Tuesday, February 18, 2014


(Image courtesy of: http://www.123rf.com/photo_24569472_bitcoin-word-cloud-with-white-wordings-on-black-background.html)

I often find myself to be overwhelmed by the news some days. There is stuff going on that I have trouble grasping the concepts because it is truly just insane (Stephen Hawking’s new findings may qualify in that category,) or it is just so expansive/intertwined/systemic that it is hard to know where to begin. Bitcoin falls into the later category for me. When I first started digging into Bitcoin, I was all, “F*** this, I’m out!” Crypto currency, mining, currency exchange, networks…..let me just go ahead and not mess with this. But then Bitcoin started popping up in the news more and more, and these days it is to business news what Miley Cyrus and Justin Bieber are to entertainment news, √† la Bitcoin crashing and burning miserably. Although Bitcoin is trading at a low point lately ($273.98/BTC according to Mt. Gox, and $628.02 according to Bitstamp, as of the date of publication,) I believe we haven’t seen the end of it, nor Ms. Cyrus, or even Mr. Bieber.

So here’s the abridged version of what you need to know about Bitcoin…Bitcoin is called a crypto currency because according to Wikipedia, it “it uses cryptography to control the creation and transfer of money.” There are these nerds called miners who perform the cryptography necessary to verify and initiate the transaction between the seller and buyer. This is the beauty of Bitcoin right here, the miners act as the intermediaries of the transaction, and see to it that the bitcoins are not double-spent or counterfeit. Mining is become increasingly more complex as the number of transactions increases. Additionally, miners need to have increasingly more computer power to keep up. Miners can receive newly minted bitcoins as well as transaction fees for the work they perform. Once miners have mined 21 million bitcoins, there ends the period where new bitcoins come into the market. The miners will make money on just transaction fees at that point.  Mining is not for everyone though. Obviously, you need to be somewhat computer or IT savvy, but these days you also need ridiculously fast computers to keep up with other miners you are trying just as hard or harder than you to correctly “hash” the next block in the Bitcoin “blockchain,” which is the public ledger of all Bitcoin transactions. The transaction is public, but the identities of the buyer and seller are hidden, which made Bitcoin the choice currency for the now defunct Silk Road marketplace.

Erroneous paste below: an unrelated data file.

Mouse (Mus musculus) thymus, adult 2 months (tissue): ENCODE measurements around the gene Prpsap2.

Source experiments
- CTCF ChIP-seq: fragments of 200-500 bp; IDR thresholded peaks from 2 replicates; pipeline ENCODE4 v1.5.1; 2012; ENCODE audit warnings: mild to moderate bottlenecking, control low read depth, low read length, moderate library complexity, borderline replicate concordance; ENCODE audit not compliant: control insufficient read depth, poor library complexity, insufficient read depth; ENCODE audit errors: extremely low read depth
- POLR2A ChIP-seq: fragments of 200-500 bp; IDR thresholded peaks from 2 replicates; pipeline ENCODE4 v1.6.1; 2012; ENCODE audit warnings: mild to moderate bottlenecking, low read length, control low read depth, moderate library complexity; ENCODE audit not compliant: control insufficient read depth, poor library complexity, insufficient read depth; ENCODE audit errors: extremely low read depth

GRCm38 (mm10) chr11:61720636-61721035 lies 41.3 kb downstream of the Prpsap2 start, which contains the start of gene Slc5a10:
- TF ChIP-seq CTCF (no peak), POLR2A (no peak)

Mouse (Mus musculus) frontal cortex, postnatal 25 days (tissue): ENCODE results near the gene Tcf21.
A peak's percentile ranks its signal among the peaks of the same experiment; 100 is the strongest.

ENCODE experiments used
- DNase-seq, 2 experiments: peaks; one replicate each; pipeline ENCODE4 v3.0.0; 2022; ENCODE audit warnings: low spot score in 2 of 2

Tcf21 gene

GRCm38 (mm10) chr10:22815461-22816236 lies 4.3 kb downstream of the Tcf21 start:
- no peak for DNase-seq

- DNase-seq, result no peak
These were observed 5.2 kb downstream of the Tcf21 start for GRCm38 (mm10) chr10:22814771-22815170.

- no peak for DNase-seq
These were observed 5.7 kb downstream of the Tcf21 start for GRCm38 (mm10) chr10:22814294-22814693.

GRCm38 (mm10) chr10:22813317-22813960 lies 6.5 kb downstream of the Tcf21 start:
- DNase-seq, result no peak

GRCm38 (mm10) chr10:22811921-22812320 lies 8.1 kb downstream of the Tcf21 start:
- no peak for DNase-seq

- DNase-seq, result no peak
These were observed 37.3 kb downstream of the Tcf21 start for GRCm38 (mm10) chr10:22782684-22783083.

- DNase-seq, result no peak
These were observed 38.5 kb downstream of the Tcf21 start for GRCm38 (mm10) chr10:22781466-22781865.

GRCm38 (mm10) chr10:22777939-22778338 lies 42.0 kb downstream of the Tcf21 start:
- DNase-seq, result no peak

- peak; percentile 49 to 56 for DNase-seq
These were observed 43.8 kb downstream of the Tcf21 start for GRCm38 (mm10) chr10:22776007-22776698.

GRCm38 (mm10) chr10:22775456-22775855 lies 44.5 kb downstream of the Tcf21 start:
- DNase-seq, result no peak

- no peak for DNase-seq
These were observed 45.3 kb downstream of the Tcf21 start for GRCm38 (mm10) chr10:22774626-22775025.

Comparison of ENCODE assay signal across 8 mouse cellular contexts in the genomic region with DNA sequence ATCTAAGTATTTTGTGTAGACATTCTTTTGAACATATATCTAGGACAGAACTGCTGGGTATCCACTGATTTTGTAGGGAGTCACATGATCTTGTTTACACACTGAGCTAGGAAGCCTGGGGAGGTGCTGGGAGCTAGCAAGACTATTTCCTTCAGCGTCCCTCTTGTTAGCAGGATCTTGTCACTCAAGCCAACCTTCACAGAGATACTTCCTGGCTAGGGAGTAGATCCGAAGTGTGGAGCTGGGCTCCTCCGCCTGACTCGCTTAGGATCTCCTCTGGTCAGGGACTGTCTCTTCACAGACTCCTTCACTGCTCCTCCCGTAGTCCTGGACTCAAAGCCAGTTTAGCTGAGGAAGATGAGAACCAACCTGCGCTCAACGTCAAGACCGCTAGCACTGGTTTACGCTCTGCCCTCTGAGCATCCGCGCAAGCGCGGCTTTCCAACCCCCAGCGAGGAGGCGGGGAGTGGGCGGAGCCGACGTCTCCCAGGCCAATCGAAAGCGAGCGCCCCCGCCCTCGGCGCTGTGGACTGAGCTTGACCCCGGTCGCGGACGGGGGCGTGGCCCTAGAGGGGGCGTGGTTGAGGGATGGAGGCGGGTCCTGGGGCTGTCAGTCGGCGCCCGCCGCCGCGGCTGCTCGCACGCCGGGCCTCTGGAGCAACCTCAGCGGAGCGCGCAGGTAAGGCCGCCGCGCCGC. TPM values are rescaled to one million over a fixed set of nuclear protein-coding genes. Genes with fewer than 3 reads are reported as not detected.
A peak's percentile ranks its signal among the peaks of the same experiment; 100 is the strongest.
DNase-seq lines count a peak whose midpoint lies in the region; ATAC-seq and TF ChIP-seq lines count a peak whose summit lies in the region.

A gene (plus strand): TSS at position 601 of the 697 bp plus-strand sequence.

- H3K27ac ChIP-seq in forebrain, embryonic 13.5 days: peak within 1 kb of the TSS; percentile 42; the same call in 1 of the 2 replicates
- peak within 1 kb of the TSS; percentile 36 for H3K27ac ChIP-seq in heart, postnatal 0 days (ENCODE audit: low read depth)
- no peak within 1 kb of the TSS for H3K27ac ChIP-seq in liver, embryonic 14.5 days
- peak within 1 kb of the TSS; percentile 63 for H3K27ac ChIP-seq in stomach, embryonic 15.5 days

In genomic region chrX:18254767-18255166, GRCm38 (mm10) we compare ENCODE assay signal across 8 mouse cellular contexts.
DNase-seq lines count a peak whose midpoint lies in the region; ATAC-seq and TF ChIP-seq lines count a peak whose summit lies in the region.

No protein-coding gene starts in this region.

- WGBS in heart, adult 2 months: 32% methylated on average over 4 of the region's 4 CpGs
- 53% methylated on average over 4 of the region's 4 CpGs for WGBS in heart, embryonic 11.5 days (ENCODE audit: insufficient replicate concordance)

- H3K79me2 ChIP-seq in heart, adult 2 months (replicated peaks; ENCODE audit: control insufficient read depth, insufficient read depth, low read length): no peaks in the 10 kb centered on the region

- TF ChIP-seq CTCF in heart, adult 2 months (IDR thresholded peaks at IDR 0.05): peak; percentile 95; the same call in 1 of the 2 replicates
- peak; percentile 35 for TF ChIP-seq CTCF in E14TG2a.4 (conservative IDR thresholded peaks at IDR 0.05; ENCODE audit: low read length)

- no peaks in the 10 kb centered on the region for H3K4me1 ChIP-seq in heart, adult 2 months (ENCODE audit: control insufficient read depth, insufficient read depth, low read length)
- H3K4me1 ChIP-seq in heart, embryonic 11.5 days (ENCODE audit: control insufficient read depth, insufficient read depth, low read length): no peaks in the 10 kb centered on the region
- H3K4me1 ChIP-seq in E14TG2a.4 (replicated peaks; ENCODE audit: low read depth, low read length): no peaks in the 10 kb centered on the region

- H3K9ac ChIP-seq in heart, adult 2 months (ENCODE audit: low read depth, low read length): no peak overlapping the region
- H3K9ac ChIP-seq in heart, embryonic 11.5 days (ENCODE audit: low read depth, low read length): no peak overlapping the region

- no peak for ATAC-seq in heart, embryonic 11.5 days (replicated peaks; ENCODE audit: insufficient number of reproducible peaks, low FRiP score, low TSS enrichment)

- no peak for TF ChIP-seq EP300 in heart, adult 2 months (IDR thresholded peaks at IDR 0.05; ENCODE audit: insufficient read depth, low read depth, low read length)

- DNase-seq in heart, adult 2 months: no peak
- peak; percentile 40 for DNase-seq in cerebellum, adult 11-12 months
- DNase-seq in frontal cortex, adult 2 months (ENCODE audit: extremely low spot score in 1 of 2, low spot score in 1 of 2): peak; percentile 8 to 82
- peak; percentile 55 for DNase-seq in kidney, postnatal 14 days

Bitcoin is a deflationary currency, meaning only a finite amount will ever be put into play. You can buy bitcoins through a mobile device, web application or through wallet software. And soon you will be able to buy and sell bitcoins through ATMs, like, end of this month soon (for Americans that is.) You can store your Bitcoins in the cloud (hot storage) or offline on a piece of paper (cold storage.) Each bitcoin has an address that is made up of around 33 letters and numbers which is used as its primary key or unique identifier.

There are multitudes of online merchants who will take your bitcoins just as fast as those Federal Notes: WordPress, The Sacramento Kings, Overstock.com, Zoo York Snowboards, OKCupid, ETSY and others, just to name some of the big names, and the list is only growing bigger. One thing I read about was that Bitcoin is a great thing for micropayments, which are payments that are less than a dollar. Many businesses are cash-only, or they have some kind of credit card minimum purchase (which I hate so much BTW….like dude, “I just want to buy 1 beer. I don’t want to have to take 2 extra shots just to get my 1 beer cause of your stupid credit card minimum./rant) I don’t know when we will see Bitcoin as a legitimate point of sale currency option, but it will probably be here sooner than later, whether it is Bitcoin or the new hotness in cyber-currencies.

Cameron and Tyler Winklevoss, aka the Winklevii Twins from “The Social Network” are some of Bitcoins most noteworthy investors, who dumped $1.5 million into a place where you can buy and sell Bitcoins, called Bitinstant. Don’t try to go there though, I’m pretty sure the Feds shut it down less than a month ago pending an investigation into money laundering involving Bitcoin by the CEO.

Bitcoin has its fair share of problems, some of which are pretty rough. Recently, there has been trouble with withdrawals from exchange sites, much like the issues customers faced with the online poker sites years ago. There is also the problem of theft by hackers, which prompts some people to use “cold storage.” If your credit card or debit card gets stolen, most financial institutions will attempt to investigate, or at least credit you the funds you are out, but lost or stolen bitcoins are unrecoverable. Regardless of the pros and cons, Bitcoin and its copycat currencies are here to stay, at least for now.


Saturday, February 1, 2014

I'll take one Double Irish, and better throw a Dutch sandwich in there

(Image Courtesy of http://www.crwwgroup.net/en/node/94)